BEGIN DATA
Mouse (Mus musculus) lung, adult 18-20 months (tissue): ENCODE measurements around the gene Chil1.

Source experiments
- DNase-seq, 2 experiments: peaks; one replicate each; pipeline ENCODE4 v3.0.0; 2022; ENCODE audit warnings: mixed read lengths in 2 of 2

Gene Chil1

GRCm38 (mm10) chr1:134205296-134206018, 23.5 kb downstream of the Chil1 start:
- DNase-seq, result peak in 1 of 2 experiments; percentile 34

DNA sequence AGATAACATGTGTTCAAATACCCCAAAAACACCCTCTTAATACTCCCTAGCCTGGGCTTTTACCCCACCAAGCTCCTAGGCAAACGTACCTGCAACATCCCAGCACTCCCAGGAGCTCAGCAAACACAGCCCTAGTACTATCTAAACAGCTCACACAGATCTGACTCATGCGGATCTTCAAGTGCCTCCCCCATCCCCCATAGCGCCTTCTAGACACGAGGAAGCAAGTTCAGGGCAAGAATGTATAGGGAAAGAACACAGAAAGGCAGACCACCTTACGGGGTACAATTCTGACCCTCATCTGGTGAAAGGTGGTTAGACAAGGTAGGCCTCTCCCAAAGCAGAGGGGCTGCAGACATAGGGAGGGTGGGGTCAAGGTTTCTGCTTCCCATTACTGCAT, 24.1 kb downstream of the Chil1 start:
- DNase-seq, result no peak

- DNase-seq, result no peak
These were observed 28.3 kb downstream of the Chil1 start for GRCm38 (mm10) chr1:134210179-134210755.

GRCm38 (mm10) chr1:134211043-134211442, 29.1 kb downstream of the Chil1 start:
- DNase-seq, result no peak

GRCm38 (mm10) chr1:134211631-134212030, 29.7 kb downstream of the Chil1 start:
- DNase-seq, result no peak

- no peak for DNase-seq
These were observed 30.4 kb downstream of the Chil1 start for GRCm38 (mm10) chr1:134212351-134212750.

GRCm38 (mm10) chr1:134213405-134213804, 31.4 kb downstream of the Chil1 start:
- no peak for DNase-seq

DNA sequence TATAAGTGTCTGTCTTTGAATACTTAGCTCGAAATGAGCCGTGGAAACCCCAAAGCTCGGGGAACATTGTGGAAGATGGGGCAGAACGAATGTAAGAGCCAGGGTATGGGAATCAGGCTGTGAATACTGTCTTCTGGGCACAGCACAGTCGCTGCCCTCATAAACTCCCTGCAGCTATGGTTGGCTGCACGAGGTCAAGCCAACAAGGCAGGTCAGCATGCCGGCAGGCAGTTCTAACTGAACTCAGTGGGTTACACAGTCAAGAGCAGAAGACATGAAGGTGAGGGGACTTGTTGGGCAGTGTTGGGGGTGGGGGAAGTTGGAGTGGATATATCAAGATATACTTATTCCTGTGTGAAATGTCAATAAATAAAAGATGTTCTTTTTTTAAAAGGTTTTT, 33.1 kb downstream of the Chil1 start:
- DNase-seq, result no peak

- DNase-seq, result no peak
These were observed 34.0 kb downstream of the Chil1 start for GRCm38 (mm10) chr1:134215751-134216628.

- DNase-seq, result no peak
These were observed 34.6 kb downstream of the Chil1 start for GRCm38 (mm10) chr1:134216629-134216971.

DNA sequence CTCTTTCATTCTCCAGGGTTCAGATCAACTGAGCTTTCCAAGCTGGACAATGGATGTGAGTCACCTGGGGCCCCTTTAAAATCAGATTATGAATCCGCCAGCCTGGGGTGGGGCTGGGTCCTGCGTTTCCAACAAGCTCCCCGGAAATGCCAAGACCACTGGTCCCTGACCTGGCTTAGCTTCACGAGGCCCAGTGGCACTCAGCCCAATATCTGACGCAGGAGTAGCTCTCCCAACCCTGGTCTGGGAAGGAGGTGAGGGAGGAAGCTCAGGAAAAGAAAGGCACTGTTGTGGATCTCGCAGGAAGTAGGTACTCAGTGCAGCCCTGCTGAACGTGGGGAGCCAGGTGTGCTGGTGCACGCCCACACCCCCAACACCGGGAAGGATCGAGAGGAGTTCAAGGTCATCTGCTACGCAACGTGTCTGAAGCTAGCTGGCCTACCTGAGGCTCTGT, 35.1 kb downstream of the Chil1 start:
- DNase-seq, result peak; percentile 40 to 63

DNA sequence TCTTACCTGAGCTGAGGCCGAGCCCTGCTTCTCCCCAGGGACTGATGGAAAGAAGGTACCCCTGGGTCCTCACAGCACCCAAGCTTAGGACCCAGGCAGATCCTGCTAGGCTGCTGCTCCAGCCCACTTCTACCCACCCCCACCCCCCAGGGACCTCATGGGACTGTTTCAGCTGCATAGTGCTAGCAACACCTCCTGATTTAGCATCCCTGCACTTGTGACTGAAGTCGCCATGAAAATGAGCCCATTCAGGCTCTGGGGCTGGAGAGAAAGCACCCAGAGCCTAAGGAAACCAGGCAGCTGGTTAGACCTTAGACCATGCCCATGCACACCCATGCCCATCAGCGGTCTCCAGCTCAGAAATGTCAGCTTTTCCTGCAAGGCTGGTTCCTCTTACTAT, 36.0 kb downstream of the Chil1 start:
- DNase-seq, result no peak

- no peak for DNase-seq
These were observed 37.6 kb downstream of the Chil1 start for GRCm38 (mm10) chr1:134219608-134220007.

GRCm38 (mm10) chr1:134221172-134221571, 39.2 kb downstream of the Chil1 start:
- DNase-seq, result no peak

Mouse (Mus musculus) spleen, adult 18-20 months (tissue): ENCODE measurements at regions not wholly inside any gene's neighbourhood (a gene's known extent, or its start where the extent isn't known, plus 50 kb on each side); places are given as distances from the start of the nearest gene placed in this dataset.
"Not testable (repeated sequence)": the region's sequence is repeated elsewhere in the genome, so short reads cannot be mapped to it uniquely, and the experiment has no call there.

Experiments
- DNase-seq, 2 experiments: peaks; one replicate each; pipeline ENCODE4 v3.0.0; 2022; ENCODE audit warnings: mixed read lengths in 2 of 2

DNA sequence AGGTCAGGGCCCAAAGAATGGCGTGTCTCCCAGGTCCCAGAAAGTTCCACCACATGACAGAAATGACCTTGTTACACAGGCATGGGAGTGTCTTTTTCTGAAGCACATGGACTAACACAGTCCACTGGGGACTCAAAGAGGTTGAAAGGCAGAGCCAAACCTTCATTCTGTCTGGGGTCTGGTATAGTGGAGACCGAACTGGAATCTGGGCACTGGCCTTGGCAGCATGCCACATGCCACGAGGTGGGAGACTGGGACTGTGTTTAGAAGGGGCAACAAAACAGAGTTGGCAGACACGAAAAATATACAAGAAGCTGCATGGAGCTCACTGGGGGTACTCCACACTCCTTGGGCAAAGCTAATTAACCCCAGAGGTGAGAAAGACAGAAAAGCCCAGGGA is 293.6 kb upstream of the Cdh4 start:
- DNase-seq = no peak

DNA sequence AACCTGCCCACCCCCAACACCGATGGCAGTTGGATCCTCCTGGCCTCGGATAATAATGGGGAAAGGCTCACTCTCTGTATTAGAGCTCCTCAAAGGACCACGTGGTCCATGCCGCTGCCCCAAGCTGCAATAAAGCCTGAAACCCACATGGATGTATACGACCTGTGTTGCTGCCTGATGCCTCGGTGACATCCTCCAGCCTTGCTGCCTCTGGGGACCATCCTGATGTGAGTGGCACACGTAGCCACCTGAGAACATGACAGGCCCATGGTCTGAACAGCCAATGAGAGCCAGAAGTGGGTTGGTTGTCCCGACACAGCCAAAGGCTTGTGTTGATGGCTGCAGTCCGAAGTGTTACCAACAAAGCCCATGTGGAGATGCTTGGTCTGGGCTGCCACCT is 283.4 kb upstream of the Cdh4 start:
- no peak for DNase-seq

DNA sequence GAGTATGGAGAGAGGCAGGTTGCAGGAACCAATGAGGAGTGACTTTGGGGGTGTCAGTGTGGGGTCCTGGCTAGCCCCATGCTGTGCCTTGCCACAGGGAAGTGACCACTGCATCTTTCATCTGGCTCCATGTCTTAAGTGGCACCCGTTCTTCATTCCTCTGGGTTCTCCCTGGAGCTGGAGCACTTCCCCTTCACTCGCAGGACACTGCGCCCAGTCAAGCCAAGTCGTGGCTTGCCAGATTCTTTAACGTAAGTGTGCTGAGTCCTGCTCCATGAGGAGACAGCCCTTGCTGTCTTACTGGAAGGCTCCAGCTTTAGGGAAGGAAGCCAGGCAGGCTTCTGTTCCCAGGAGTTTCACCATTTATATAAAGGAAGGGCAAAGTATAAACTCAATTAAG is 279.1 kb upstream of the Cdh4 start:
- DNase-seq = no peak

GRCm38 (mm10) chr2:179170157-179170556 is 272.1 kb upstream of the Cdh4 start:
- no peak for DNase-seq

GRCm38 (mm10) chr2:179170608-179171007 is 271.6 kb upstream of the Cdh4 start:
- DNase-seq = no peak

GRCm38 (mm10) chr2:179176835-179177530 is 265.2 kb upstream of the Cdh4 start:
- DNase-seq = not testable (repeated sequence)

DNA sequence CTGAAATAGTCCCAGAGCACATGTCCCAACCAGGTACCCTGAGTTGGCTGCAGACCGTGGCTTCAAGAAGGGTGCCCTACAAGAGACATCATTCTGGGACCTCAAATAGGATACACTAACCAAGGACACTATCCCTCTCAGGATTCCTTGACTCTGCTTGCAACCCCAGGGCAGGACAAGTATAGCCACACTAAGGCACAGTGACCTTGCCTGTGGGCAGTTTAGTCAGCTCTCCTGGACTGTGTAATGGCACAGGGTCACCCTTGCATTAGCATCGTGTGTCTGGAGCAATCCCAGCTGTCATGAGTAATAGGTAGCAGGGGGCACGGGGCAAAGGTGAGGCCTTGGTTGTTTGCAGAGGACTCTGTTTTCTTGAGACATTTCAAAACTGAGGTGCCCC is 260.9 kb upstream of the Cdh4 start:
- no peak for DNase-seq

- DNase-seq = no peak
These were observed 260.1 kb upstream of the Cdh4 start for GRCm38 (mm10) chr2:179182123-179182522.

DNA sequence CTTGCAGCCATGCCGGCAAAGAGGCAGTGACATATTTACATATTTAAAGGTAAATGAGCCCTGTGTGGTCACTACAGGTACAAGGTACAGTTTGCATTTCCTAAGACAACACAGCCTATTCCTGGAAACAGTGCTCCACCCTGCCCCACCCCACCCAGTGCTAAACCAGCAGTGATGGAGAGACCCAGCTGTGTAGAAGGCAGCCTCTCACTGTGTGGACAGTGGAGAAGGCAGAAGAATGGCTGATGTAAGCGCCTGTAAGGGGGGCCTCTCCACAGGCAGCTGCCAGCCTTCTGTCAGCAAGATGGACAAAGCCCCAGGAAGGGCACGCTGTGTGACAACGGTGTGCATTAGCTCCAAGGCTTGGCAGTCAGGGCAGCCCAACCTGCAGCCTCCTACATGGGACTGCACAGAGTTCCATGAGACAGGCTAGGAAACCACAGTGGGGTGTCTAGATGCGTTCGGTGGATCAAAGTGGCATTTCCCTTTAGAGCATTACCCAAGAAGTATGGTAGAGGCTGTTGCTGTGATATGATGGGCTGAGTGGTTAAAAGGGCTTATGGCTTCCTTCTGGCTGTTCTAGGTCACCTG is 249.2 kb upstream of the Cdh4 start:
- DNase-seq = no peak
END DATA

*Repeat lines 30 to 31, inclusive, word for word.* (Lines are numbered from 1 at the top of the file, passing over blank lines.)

These were observed 37.6 kb downstream of the Chil1 start for GRCm38 (mm10) chr1:134219608-134220007.

GRCm38 (mm10) chr1:134221172-134221571, 39.2 kb downstream of the Chil1 start: